Kathy Murray | Boston MA Listings. Real Estate


Unmarried couples often find themselves surprised at the additional steps it takes to buy a home compared to their wedded friends.

This guide will help you prepare for buying a home together as an unmarried couple:

Banks will assess you differently than they would a married couple.

Whereas they look at a married couple as a single financial unit, you and your partner will be assessed individually. This certainly has its pro’s and con’s. Know that if one partner has a significantly lower credit score it can affect your eligibility for a loan as a couple.  

Legal ownership of the title will be different.

Unmarried couples have three options when it comes to title ownership: sole ownership, joint tenants and tenants in common.

Tenants in common is the most popular. The difference between tenants in common and joint tenants is this:

  • In a joint tenancy ownership is 50/50. If one partner were to become deceased, ownership of their half of the property would carry over to the other partner.

  • Tenants in common ownership can be disproportionate to reflect each partners level of investment.  If one partner were to become deceased, their living trust would inherit ownership of their portion of the property if another option is not otherwise specified in their will.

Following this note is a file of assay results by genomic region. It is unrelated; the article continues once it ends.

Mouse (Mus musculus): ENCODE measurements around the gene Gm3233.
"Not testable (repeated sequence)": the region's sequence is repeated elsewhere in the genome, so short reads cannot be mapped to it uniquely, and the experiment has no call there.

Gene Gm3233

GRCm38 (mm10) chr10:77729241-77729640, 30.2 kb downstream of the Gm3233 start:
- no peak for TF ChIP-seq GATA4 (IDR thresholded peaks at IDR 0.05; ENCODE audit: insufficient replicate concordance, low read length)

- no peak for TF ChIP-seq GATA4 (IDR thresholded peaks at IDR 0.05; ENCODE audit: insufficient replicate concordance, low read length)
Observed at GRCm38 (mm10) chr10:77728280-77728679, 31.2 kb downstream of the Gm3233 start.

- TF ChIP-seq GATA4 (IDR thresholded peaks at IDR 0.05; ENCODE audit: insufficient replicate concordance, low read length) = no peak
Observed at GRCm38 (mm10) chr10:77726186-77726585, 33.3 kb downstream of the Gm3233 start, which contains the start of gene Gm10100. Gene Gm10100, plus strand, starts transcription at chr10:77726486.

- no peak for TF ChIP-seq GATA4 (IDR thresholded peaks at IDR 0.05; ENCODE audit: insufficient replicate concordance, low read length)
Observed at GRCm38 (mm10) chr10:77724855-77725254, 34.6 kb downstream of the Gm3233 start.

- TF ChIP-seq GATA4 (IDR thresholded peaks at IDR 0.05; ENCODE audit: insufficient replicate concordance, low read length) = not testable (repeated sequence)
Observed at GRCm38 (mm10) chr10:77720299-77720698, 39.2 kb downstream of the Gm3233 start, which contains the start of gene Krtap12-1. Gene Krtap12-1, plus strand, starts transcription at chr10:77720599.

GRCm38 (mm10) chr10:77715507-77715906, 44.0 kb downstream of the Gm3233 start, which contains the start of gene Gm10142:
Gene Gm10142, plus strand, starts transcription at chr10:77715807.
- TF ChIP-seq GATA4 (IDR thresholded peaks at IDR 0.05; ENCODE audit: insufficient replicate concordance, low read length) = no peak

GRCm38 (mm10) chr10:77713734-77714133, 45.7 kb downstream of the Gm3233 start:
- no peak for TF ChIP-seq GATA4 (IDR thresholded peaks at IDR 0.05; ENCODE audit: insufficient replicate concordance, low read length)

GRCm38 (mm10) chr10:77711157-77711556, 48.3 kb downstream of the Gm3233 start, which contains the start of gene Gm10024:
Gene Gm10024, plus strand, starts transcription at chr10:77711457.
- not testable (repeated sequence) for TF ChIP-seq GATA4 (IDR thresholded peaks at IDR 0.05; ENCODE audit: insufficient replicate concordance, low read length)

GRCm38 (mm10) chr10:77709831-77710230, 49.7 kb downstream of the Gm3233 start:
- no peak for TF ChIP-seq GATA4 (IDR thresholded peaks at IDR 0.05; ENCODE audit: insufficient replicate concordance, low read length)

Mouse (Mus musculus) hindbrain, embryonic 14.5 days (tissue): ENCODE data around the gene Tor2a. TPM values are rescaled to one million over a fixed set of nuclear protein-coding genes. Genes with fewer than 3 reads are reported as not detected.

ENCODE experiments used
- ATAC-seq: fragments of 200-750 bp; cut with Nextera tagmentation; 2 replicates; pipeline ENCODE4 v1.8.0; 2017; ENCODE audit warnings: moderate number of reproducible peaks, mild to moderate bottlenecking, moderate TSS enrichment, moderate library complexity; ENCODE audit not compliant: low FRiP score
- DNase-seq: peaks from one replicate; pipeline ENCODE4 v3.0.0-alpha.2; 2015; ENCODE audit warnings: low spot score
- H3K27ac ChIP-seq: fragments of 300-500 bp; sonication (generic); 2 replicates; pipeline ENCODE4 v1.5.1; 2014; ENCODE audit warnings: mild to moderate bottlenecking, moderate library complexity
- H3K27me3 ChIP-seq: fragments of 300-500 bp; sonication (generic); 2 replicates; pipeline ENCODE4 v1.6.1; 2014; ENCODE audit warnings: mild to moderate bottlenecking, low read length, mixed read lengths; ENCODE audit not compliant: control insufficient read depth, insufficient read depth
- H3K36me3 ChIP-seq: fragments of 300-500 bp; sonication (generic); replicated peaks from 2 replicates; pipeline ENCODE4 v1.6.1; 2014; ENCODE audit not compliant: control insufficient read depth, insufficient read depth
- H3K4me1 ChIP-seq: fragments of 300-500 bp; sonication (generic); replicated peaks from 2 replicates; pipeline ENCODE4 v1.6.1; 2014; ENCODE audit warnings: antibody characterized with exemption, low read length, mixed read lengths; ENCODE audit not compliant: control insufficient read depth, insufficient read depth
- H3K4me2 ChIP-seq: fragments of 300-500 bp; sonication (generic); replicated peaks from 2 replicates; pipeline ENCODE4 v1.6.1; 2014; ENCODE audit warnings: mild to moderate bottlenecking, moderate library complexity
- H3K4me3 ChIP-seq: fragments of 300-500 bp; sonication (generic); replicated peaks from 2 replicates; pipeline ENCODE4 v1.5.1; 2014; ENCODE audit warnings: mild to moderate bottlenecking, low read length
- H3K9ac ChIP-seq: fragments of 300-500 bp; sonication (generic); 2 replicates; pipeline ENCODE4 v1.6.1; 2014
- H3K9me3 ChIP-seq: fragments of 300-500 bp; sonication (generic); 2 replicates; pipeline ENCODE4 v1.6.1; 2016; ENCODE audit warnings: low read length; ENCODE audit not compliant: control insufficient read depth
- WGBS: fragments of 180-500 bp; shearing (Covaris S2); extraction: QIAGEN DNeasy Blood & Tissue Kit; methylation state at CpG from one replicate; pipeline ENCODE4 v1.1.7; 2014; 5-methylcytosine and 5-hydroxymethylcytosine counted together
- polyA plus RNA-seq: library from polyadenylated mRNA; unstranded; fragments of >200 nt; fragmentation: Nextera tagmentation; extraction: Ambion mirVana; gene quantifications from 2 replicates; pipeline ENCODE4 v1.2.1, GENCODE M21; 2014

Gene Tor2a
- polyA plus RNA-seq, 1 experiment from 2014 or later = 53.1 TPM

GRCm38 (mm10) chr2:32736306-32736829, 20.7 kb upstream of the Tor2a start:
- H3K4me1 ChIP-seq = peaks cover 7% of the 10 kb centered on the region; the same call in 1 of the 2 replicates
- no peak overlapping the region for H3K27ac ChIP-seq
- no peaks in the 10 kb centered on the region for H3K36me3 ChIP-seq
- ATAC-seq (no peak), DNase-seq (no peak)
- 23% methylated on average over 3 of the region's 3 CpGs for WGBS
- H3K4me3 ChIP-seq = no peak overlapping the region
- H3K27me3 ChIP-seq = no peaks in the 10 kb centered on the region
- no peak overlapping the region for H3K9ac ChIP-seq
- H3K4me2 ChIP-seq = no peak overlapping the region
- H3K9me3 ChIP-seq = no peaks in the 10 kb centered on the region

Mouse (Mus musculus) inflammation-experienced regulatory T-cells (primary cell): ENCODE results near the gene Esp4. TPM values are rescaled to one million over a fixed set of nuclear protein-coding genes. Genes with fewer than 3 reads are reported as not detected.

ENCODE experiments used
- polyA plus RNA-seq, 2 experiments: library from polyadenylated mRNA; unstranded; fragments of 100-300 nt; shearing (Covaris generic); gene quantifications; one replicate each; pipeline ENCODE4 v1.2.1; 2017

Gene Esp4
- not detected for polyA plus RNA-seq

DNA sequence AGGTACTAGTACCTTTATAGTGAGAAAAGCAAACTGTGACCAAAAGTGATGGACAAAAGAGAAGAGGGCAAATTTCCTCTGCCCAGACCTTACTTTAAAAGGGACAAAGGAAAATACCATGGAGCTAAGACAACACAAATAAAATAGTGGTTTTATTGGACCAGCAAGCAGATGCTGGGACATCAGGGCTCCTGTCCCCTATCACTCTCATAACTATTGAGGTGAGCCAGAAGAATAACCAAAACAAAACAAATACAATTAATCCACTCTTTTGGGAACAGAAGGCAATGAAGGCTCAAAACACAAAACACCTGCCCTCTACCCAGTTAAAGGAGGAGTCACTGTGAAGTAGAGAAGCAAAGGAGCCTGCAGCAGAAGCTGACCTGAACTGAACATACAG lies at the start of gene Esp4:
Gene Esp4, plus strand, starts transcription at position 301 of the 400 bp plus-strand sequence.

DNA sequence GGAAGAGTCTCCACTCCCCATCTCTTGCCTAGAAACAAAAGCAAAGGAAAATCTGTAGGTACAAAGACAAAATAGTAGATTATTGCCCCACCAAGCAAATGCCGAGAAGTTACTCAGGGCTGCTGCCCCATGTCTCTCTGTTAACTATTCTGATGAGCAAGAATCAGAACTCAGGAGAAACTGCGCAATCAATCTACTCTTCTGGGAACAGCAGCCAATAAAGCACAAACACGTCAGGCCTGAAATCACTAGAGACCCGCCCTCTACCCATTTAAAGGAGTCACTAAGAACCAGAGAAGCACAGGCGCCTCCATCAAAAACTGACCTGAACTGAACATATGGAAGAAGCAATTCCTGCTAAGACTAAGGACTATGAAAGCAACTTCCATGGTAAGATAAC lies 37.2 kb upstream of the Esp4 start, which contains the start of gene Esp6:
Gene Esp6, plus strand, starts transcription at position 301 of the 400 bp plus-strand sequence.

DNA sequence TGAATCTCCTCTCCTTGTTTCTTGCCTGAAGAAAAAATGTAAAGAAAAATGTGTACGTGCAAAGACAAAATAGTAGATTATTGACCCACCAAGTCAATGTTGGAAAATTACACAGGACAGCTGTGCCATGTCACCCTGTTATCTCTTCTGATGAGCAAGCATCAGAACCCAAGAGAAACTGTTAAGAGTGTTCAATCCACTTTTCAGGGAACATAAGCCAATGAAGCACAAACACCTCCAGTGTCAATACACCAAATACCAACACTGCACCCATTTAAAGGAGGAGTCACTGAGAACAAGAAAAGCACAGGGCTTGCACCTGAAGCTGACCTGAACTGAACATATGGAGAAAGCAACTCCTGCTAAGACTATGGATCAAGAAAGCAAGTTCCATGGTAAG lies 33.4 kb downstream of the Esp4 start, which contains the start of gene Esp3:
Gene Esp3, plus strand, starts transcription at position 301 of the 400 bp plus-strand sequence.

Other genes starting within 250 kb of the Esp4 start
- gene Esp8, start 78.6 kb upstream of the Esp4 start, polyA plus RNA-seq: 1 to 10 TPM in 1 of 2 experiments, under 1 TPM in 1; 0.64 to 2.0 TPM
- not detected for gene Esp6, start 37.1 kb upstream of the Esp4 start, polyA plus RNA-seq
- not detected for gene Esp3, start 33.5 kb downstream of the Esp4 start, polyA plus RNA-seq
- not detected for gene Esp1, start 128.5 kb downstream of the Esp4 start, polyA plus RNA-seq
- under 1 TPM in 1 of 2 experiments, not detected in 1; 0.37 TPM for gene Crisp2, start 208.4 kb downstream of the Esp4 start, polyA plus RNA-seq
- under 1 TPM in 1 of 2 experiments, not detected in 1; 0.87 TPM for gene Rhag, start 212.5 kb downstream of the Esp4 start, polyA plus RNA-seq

• Sole ownership is just that. One partner owns full legal ownership of the property. This option can have tax benefits and increase your financing eligibility if one partner has a higher income or better credit score than the other.

It’s highly recommended for unmarried couples to sign a property, partnership or cohabitation agreement when buying a home together. This is a legal precaution to safeguard both partners in the future should anything happen.

If your finances are separate it is ideal to at the very least create a joint checking account from which to draw the down payment and mortgage installments. This is especially true if both partners are contributing to these payments. It create a clean, clearcut payment process each month.

Know each other's finances.